Lois Bowers headshot

Every senior living community plans activities to provide socialization opportunities and help residents remain active and engaged. Now, a study shows that, beyond addressing loneliness, activities help older adults feel happier, healthier, more satisfied with their lives and less depressed.

The study, published in the journal Nature Medicine and led by researchers at University College London, was not specific to senior living but has some takeaways for the industry.

The researchers looked at data from 93,263 people aged 65 or more years who had enrolled in one of five studies in the United States, England and 12 other European countries, Japan and China (one of the studies was the US Health and Retirement Study, waves 9-14).

“[O]ur directionality findings are encouraging because they suggest that experimental efforts to increase hobby engagement may have the potential to alter subsequent mental wellbeing,” the study authors wrote. “Indeed, the association of hobbies with life satisfaction is particularly promising given that it was seen not only in healthier respondents, but also in respondents such as those in the USA where a very high proportion of the respondents were living with long-standing mental or physical health conditions and where psychosocial interventions could be even more relevant.”

The investigators analyzed data from participants (the average age ranged from 72 to 76) spanning four to eight years and found that having a hobby was linked to subsequent decreases in depressive symptoms and increases in happiness and life satisfaction, suggesting that there might be a causal effect. This study, however, was an observational study and so could not prove causality. But the results remained after the researchers adjusted for other factors such as partnership status, household income and employment.

The study looked at four outcomes: depressive symptoms, self-reported health, happiness and life satisfaction.

“Of the four outcomes, life satisfaction was most strongly linked to hobby engagement,” said lead author Karen Mak, PhD, of the UCL Institute of Epidemiology and Health Care. “Hobbies may contribute to life satisfaction in our later years through many mechanisms, including feeling in control of our minds and bodies, finding a purpose in life, and feeling competent in tackling daily issues.”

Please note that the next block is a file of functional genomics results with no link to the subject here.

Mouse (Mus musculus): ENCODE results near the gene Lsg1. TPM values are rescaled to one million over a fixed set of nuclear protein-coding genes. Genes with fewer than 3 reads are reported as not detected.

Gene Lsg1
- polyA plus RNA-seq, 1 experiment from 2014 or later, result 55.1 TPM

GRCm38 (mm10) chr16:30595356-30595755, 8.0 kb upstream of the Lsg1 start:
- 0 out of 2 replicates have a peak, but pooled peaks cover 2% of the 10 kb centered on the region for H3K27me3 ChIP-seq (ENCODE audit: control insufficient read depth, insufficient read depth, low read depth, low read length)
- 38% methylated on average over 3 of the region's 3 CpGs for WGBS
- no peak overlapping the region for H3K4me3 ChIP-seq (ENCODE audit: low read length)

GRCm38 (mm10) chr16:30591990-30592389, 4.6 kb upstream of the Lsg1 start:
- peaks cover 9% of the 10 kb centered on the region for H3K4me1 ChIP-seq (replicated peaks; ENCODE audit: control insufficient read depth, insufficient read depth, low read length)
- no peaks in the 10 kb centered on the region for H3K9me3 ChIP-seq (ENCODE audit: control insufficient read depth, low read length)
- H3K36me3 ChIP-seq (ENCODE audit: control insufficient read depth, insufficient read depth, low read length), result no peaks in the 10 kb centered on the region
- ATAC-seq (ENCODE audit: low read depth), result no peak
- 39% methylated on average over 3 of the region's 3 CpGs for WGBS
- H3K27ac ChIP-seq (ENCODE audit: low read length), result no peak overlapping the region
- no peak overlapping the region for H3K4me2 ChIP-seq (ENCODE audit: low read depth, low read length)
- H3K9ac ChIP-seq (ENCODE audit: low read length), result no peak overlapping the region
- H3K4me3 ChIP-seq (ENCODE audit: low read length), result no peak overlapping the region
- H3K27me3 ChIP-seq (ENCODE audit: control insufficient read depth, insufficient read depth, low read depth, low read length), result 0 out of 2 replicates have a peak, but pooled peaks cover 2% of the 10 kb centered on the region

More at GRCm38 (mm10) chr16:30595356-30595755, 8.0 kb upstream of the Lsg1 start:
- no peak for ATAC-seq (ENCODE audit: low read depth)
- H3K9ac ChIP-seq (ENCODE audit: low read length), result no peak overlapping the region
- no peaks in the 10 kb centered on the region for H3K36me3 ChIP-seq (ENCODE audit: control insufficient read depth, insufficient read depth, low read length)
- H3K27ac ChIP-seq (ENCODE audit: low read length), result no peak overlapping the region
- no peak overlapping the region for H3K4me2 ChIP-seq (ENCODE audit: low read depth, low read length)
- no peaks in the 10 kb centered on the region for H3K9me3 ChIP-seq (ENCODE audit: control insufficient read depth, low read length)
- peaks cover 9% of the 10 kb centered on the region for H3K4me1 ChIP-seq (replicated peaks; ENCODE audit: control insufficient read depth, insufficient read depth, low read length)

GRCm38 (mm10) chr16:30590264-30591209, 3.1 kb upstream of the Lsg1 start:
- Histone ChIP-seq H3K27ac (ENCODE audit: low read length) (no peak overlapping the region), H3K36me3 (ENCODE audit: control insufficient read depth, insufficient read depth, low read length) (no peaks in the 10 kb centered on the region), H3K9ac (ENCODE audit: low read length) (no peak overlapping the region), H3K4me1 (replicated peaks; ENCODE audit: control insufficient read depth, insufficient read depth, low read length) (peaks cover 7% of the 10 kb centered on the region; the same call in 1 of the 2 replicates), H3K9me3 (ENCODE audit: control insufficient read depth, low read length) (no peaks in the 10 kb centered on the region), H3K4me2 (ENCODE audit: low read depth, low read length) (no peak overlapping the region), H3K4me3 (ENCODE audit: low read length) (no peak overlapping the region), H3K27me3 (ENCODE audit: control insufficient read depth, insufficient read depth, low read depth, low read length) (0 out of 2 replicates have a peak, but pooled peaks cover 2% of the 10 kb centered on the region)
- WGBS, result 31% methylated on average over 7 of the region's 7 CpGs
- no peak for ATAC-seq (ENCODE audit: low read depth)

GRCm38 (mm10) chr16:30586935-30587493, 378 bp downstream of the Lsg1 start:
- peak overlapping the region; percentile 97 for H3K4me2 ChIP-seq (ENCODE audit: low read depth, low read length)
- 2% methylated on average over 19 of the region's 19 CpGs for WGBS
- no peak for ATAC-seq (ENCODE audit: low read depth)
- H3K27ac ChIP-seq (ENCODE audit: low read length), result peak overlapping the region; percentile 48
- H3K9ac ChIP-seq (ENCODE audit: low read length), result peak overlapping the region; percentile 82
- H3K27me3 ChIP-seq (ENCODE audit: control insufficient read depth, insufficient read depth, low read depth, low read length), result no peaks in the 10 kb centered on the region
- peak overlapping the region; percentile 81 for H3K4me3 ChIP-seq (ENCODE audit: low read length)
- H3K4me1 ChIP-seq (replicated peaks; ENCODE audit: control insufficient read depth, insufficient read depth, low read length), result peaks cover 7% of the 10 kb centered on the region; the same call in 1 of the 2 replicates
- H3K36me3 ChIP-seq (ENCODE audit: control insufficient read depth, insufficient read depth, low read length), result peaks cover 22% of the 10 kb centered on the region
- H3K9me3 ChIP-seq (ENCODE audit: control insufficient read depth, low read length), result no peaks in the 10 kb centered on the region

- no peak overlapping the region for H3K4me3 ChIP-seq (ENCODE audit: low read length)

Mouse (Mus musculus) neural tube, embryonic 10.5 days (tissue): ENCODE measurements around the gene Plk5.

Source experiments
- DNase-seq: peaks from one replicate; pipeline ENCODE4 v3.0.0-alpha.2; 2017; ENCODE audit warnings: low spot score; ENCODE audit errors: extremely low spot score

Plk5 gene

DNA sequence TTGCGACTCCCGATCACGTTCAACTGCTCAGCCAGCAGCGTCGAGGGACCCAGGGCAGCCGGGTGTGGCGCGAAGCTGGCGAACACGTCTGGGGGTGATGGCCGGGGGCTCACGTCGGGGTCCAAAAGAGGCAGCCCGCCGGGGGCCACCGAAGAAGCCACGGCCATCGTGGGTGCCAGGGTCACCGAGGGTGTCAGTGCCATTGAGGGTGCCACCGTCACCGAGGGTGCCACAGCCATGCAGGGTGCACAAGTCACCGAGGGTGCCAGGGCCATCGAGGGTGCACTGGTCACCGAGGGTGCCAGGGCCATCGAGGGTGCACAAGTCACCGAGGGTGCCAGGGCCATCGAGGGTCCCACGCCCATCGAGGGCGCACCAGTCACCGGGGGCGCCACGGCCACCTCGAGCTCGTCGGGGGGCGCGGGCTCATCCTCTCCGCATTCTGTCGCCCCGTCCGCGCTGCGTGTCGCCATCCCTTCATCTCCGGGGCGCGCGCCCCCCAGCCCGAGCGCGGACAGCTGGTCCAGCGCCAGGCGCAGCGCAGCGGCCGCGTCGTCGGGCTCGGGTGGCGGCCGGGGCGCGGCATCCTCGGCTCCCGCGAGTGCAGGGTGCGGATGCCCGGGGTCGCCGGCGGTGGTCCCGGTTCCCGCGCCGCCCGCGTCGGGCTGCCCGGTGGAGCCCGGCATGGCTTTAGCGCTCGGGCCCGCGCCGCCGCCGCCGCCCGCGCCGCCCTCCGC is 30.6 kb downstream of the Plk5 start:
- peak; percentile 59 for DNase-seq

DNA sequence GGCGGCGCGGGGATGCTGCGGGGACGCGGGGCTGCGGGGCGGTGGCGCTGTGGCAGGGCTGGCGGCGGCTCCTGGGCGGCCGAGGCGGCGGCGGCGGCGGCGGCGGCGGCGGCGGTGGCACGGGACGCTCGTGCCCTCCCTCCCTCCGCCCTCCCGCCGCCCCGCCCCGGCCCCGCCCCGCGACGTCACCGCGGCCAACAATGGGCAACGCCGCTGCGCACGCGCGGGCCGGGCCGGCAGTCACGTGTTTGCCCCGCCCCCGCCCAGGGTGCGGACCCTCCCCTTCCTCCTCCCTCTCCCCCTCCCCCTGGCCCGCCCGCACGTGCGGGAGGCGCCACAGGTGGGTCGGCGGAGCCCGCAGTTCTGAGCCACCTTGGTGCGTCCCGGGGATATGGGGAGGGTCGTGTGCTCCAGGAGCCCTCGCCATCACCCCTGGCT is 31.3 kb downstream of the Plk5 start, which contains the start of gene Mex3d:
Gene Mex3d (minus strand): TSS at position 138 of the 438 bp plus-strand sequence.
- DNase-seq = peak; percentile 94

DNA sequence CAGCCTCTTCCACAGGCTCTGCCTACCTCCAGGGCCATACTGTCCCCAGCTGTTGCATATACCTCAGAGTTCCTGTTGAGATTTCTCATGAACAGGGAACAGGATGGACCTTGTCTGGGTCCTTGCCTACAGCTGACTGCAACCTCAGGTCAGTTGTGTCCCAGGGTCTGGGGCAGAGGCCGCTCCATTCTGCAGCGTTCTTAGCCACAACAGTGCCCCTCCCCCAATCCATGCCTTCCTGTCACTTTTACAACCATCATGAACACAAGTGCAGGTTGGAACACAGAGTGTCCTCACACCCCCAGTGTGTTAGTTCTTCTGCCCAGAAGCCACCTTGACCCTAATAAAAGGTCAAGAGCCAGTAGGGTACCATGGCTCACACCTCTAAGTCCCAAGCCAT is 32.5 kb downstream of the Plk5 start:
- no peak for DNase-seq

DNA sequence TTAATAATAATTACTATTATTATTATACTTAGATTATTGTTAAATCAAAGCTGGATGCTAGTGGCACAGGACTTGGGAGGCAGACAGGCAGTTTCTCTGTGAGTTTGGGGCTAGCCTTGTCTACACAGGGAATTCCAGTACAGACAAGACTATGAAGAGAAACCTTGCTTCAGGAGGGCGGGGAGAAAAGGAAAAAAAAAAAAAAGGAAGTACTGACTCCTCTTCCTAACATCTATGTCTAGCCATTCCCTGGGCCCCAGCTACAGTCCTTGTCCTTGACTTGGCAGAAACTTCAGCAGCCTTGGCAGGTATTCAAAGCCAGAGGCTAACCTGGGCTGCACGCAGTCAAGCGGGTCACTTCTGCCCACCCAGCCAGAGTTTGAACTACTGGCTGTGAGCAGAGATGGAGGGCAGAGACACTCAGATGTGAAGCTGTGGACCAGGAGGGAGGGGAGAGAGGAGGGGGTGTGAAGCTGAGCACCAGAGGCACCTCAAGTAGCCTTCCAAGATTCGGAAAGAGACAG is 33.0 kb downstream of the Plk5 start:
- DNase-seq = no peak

Mak said that other, theoretical work suggests that the relationship between hobbies and well-being may “cut both ways,” that is, “that people with better mental health may be more likely to take up a hobby, and persisting with a hobby may help us to retain improved life satisfaction.”

Interestingly, 43.8% of the 6,204 Americans whose data were used in the study said they didn’t have a hobby (56.2% did). (In case you’re wondering, only three of the 16 countries — China, Italy and Spain — had higher percentages of people who said they did not have hobbies and lower percentages of people who said they had hobbies. But the researchers cautioned that study respondents in China were asked only about social hobbies, not hobbies in general.)  

Generally, in countries with better life expectancy and national happiness levels, more people reported having a hobby, and the link between well-being and having a hobby was stronger in those countries as well.

The research, for which the National Endowment for the Arts was one of several sponsors, “supports policymakers in promoting access to hobbies among older people as a way to enhance their well-being and health,” Mak said.

It also should serve as encouragement to senior living activities directors everywhere.

Lois A. Bowers is the editor of McKnight’s Senior Living. Read her other columns here.